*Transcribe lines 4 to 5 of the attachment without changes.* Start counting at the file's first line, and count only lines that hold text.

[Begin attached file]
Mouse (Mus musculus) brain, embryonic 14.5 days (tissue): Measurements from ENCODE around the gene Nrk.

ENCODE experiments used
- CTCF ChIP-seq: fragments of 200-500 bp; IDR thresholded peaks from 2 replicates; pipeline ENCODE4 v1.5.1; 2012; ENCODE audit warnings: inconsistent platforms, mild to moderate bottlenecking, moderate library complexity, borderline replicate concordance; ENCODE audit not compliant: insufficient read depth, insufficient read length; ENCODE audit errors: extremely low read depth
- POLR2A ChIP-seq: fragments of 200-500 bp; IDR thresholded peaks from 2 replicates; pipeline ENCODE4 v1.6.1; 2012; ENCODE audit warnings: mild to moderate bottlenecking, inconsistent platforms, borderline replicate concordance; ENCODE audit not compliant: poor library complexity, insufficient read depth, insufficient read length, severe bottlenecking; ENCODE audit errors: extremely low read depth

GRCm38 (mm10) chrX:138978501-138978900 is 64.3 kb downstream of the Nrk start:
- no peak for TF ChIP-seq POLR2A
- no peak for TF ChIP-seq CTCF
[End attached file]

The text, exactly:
- POLR2A ChIP-seq: fragments of 200-500 bp; IDR thresholded peaks from 2 replicates; pipeline ENCODE4 v1.6.1; 2012; ENCODE audit warnings: mild to moderate bottlenecking, inconsistent platforms, borderline replicate concordance; ENCODE audit not compliant: poor library complexity, insufficient read depth, insufficient read length, severe bottlenecking; ENCODE audit errors: extremely low read depth

GRCm38 (mm10) chrX:138978501-138978900 is 64.3 kb downstream of the Nrk start: